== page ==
On a practical stand point, there is nothing inherently moral or immoral about games. Pokemon uses strategy and an understanding of what piece follows which rules, must like someone who plays chess or checkers. Any game can become a spiritual hindrance under the wrong circumstance, just as any activity in our lives can be harmful if we are not mindful of the activity. We must be cautious not to let any game become an addiction and ruin a good thing. Another concern when it comes to Pokemon is the cost involved. Games such as Pokemon Go have the option to purchase coins in order to advance faster in the game. Care should be taken to make sure one does not overspend on such a game and create financial issues for themselves.

As for a spiritual standpoint, let me address a couple of common issues.

  • The word pokemon is short for “pocket monster.” This is a description of the creatures used in game. In reality, the creatures are actually various types of animals. Players capture Pokemons, train them, and use them against other Pokemons. There are advantages and disadvantages to every Pokemon, just as their are in the pieces in a game of chess.
  • Most Pokemon have magical special abilities. Most abilities are non-spiritual (weight gain, change the weather), but some are based spiritual concepts drawn from Eastern religions.

The Pokemon Go game is GPS-based, augmented reality game. The game encourages physical interaction by walking around to catch Pokemon. Many people have told me they walk an extra 2-5 miles a day because of this game. Pokestops are places where people can go and refill their supplies. Church buildings are common places for Pokestops.

Pokemon is not much different than the cartoons of Disney. There is “magic” but it is not overly occult. The violence in Pokemon is cartoonish, similar to Bugs Bunny, and there is no blood. Characters actually do not die in Pokemon, but faint. The animals are whimsical and not scary.

Taken at face value, there is unlikely to be a significant threat to anyone’s spirituality. However, it is important for parents and individuals to determine whether or not the game is appropriate for them.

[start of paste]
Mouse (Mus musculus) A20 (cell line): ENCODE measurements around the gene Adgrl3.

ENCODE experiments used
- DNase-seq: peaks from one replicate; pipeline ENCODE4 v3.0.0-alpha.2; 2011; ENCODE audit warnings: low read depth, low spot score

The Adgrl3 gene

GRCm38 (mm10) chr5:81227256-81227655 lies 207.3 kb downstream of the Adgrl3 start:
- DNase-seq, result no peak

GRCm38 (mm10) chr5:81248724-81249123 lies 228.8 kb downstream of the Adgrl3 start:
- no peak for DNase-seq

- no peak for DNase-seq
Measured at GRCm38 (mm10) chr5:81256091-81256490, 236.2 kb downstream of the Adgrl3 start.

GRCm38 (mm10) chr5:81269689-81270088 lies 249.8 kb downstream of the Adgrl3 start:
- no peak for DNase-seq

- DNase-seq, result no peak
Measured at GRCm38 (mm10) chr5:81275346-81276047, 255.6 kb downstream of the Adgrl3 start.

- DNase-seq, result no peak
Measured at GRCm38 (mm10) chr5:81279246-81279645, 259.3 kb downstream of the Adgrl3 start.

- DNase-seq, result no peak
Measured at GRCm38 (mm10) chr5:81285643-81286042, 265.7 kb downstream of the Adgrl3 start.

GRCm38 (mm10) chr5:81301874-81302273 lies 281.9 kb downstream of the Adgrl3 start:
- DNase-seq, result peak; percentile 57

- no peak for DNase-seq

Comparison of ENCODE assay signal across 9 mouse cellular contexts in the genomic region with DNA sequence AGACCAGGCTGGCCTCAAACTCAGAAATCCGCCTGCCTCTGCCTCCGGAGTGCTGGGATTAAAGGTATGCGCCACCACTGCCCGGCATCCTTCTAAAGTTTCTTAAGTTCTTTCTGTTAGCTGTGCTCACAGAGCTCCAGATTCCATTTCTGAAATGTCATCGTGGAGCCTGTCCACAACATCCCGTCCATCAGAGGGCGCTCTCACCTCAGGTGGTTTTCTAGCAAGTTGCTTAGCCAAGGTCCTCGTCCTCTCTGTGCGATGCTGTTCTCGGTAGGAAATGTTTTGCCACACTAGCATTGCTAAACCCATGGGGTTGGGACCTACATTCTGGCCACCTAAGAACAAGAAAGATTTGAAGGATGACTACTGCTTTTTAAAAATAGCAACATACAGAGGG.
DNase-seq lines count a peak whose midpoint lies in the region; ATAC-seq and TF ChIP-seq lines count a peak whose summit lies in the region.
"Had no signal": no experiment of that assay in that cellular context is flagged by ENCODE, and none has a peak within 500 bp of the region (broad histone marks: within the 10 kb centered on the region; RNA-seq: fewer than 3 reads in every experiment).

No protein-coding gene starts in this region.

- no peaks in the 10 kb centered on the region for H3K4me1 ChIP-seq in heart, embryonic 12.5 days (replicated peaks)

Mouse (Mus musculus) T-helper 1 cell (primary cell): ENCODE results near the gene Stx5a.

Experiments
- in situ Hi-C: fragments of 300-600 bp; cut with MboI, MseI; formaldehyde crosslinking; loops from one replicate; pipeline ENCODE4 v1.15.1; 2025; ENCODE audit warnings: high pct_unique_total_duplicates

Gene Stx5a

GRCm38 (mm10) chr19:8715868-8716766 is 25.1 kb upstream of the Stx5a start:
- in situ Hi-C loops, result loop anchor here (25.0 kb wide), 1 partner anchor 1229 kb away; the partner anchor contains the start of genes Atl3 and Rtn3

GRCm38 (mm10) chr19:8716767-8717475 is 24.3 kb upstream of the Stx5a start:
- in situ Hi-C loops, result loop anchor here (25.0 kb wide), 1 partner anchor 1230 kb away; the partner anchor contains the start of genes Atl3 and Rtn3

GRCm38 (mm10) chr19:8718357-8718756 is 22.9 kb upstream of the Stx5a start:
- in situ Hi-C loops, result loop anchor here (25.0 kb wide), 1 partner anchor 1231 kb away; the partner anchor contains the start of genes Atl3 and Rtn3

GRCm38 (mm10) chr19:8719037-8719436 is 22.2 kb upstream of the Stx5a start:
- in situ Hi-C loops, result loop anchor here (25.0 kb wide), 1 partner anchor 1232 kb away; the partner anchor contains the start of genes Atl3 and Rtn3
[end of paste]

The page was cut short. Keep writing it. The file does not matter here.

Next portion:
Every follower of Jesus should do research into the game and make a decision on how to proceed.

Content adapted from:

http://content.time.com/time/magazine/article/0,9171,2040095,00.html

https://en.wikipedia.org/wiki/Pokémon_Go

http://www.gotquestions.org/Pokemon-Yu-Gi-Oh.html

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About Jack Pladdys, MDiv

I am a pastor, leader, husband, father, and friend. Since 1996, I have served the church in such capacities as Children's Director, Youth Pastor, Young Adult Pastor, Worship Leader, Assistant Pastor, and Lead Pastor. Other than congregational ministry, I toured for two years in a Christian band as the bass player and road manager. I received my BA in Christian Ministry from Crown College and my Master of Divinity from Wesley Seminary. Currently, I am a doctoral student at Indiana Wesleyan University pursing a PhD in Organizational Leadership. I am the husband of Amanda and father of Rachel, Annabelle, and Abigail. Amanda and I met while touring and have been married since 1999. I am passionate about the Church becoming everything God intended it to be, and I work hard to help every person fulfill the purpose God has placed on their lives. In my free time, you can find me playing Xbox, shooting hoops, at the beach, or playing music.

Posted on July 13, 2016, in Uncategorized and tagged . Bookmark the permalink. Leave a comment.